Exhibitions

  • All
  • 2022
Private view text opening card

November 13, 2022 - December 4, 2022

Monochrome brings together eight contemporary artists who explore the complexities of simply working in a single colour. The avant-garde history of this Modernist idiom – from Malevich to Klein and Mary Martin – can be traced through the evidence here of their very different practices. As a group, they represent a riot of material approaches in a range of colours, textures, dimensions and tonal spectra: from the slick surface of ceramics to bold sculptural puzzles, dynamic object-relief and the subtle granular weft of the canvas.
Potential-for-conversion

September 23, 2022 - October 23, 2022

This year Rachel Lumsden will be in situ, developing a body of paintings informed by a curious mix of imagery relating to world events and everyday occurences. Sifting through the visual information at her disposal, Lumsden reveals the follies and the virtues of human situations and their particular moment in media and cultural history.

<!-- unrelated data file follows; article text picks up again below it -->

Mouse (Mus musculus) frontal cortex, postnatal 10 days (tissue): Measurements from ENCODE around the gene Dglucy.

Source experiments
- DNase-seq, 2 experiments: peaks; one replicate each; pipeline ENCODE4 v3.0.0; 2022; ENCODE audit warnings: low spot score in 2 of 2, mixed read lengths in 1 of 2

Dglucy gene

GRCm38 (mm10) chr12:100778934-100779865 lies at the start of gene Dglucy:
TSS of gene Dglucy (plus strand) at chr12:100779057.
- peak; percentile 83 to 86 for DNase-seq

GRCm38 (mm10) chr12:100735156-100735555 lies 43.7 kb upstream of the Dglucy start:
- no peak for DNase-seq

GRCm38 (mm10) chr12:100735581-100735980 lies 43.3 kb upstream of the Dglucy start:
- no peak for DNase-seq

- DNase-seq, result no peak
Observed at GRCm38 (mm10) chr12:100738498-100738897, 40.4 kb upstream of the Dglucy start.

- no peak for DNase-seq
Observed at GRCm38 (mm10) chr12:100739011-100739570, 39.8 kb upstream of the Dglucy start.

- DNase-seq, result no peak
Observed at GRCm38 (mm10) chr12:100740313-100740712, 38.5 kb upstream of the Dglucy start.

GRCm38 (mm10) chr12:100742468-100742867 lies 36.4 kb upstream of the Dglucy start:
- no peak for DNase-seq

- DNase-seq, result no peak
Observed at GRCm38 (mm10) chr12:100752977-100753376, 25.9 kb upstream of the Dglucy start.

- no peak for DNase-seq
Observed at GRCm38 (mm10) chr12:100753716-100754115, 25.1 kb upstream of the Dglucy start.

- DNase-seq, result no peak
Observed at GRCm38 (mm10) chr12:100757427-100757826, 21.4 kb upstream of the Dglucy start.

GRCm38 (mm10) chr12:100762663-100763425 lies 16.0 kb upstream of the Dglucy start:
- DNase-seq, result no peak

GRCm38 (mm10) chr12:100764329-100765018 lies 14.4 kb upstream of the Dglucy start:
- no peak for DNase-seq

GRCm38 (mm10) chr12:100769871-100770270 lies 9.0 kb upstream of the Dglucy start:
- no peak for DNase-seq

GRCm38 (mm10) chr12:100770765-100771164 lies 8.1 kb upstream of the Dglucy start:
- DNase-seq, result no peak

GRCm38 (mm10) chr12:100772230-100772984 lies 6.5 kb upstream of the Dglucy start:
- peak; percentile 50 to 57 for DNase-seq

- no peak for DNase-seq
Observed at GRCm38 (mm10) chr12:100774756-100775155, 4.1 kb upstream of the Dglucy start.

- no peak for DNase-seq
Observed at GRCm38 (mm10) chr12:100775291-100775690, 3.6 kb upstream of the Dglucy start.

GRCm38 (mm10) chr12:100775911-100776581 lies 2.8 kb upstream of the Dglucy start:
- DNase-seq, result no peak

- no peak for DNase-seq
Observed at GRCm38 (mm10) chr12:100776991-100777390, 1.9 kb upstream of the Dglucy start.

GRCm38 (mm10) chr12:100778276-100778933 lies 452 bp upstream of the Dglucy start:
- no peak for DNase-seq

Abstract explosion painting with geometric shapes over ocean.

June 11, 2022 - July 10, 2022

Coleman Project Space is delighted to become the temporary London home of ‘Signifiance: Painting Beyond Borders’, curated by John Bunker and Michael Stubbs. This group exhibition of diverse approaches in British painting was originally conceived for The Cornerstone Gallery, Liverpool Hope University. It reflects the myriad ways artists are currently pushing at and exploring the boundaries between old and new media; our Modernist understanding of painting as a practice and the contemporary critical discourse that attempts to define it, or break it down.
Abstract geometric black and white architectural drawing.

April 29, 2022 - May 29, 2022

Coleman Project Space is pleased to present a solo exhibition by Martin Gayford. Comprising recent graphite drawings and new paintings, ‘Oneironautics’ marks a shift in the lives of these two parallel series, in different directions. The minimal reduction of one offers a stark counterpoint to the expressive generation of the other. Both involve the movement of familiar forms in and out of the representational territories we associate them with.